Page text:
For The First Time Ever China Is Seeking Foreign Buyers For Its Municipal Bonds
While Beijing has been “encouraging” private companies to aggressively cut debt in the past year – and nowhere more so than at China’s largest real-estate developer, Evergrande, whose bonds have cratered in recent weeks amid fears the forced deleveraging will push the company and its $300 billion in debt into a death spiral – China’s local governments have more than doubled bond sales to roll over maturing debt this year, helping to ease their repayment risk.
As Bloomberg reported back in July, cities and provinces sold about 1.9 trillion yuan ($293 billion) of so-called refinancing bonds in the first six months of the year. That’s a sharp increase from about 700 billion yuan sold in the same period of 2020, and 660 billion yuan in 2019.
These “refinancing” bonds are sold to replace maturing securities, reducing pressure on local authorities to pay back the debt.
China’s refinancing scramble is just beginning: “The amount of debt due will keep growing, so the scale of refinancing isn’t likely to fall,” said Ding Shuang, chief economist for Greater China and North Asia at Standard Chartered Plc in Hong Kong. “That’s the case unless policy makers seriously look to reduce the absolute value of the debt, which is unlikely.”
Meanwhile, local governments have slowed the pace of special bond sales used to finance spending on infrastructure like highways and houses, in part due to a lack of quality projects and Beijing’s stronger focus on debt control. Infrastructure investment contracted in May from a year earlier, and probably continued to decline in June and July due to a higher base from a year ago, according to economists at China International Capital Corp. They see investment growth rebounding after that to reach about 3.5% for the full year.
But with China’s economic growth slowing drastically, it is inevitable that China would have to boost its fiscal stimulus, meaning many more bonds will be issued, it’s just a matter of time. Indeed, at the start of July, government-linked economists cited by the state-run China Securities Journal said fiscal spending may increase in the second half of the year.
“Along with the economic recovery becoming more and more solid, fiscal revenue will gradually return to the normal level, and fiscal spending will maintain its due growth rate,” the newspaper quoted He Daixin as saying. He is director of the Public Finance Research Department at the National Academy of Economic Strategy, a unit of the Chinese Academy of Social Sciences.
There was just one problem with this approach: as a result of the recent turmoil in the domestic bond market, demand for more government debt – at least among domestic buyers – appears to be fading, so China is doing the obvious thing: it is looking for foreign buyers.
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Fast forward to today when as Bloomberg updates, China’s so-called Dim Sum bond market – in which a renminbi-denominated bond is sold to foreign buyers – is about to get a new kind of issuer: local Chinese governments. In a first for the $77 billion offshore yuan bond market, Shenzhen city government is seeking underwriters for an offering of up to 5 billion yuan ($771 million), according to a statement Tuesday. Guangdong province is also planning such a sale in Macau, without giving the size.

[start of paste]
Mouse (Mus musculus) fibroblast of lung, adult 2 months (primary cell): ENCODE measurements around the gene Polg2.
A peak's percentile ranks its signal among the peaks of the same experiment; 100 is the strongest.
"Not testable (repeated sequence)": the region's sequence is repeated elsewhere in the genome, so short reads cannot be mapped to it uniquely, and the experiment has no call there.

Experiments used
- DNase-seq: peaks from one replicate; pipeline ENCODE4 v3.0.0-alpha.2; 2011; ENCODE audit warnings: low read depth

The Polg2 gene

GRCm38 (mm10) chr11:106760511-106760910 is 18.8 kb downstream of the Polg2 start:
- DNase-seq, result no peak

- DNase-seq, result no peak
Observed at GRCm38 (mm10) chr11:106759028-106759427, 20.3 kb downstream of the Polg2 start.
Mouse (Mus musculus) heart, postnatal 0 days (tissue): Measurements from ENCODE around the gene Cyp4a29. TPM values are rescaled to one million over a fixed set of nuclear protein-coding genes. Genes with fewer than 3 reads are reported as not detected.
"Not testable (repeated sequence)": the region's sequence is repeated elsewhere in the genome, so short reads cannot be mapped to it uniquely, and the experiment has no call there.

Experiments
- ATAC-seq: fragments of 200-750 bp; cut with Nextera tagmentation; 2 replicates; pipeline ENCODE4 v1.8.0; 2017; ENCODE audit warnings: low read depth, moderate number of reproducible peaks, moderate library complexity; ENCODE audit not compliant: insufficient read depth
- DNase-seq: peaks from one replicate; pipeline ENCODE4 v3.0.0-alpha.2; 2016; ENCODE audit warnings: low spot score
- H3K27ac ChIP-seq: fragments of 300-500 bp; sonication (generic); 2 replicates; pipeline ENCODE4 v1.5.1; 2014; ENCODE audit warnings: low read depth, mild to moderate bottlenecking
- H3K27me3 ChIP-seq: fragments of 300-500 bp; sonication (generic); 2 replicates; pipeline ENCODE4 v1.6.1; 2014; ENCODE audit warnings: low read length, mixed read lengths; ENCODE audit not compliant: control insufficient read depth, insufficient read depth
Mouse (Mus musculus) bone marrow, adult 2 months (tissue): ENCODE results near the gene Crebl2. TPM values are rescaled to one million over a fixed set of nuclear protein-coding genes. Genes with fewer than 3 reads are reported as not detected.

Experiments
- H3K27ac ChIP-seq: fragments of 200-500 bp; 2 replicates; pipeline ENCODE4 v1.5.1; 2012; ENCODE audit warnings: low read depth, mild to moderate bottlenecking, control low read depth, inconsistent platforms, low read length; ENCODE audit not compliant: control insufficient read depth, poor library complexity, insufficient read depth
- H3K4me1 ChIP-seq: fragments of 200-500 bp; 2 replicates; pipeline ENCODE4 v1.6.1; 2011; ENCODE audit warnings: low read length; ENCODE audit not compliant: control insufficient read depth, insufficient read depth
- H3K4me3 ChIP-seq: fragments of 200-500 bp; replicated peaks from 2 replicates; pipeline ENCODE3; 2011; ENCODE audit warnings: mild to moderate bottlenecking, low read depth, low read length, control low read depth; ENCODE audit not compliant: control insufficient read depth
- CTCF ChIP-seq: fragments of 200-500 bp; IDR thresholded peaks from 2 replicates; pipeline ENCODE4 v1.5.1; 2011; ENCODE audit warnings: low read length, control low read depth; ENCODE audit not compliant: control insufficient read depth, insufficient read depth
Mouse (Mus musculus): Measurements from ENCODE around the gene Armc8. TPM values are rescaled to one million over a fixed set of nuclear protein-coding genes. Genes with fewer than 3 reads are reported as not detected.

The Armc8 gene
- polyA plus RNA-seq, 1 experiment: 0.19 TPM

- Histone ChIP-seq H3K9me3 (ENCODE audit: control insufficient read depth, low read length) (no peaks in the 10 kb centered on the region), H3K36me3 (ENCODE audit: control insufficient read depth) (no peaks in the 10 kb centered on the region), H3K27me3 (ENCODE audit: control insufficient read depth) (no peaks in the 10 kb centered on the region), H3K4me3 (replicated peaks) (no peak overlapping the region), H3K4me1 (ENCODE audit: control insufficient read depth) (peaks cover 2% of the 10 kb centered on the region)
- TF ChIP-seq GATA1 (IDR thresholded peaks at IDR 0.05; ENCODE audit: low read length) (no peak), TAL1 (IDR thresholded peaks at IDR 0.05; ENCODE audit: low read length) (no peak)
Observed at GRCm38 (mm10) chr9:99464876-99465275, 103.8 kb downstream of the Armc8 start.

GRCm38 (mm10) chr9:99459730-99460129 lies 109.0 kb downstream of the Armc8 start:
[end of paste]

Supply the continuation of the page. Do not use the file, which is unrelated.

While relatively small, and serving as a trial balloon to test foreign investor demand, such tenders will help pave the way for more regular, and far larger issuance, giving international investors more yuan-denominated assets to add to their portfolios, said Frances Cheung, rates strategist at Oversea-Chinese Banking Corp in Singapore. Assuming they want such exposure, of course.
Meanwhile, overall offshore yuan debt sales are on track for the highest since 2015. Appetite was helped by tighter monetary policy in China earlier this year coupled with relatively easy money in the U.S., causing the cost to swap the Chinese currency into dollars to drop.
Coming at a time when there is widespread revulsion to Chinese equities (which not long ago were viewed by most hedge funds as alpha panacea), the nation’s finance ministry has sought to expand its bond issuance channels from the interbank market to retail investors and now offshore, because apparently even local retail demand is sliding. Luckily for Beijing, there are plenty greater fools offshore, and overseas investors’ holdings of onshore local debt has increased significantly by nearly 80% this year as of July.
There is another reason why China is targeting dumb foreign investors to fund its fiscal stimulus (similar to what the Treasury does, only there the Fed funds the bulk of it): the proposed offshore sales come amid concerns of a surge in local government bond sales onshore, as Chinese authorities pledge more support for the economy. Worries about surging supply continue to haunt the nation’s sovereign bond market. The proposed offshore sales won’t be large enough to alleviate those pressures, added Cheung.
Though foreign buyers already have access to onshore local government bonds, an offshore offering could attract more global funds, said Ming Ming, analyst at Citic Securities.
Bottom line: the US – with its massive current account deficit – used to rely on China to fund its growth (back before the Fed stepped in and is monetizing 100% of all US bond issuance), and now it’s China’s turn to return the favor.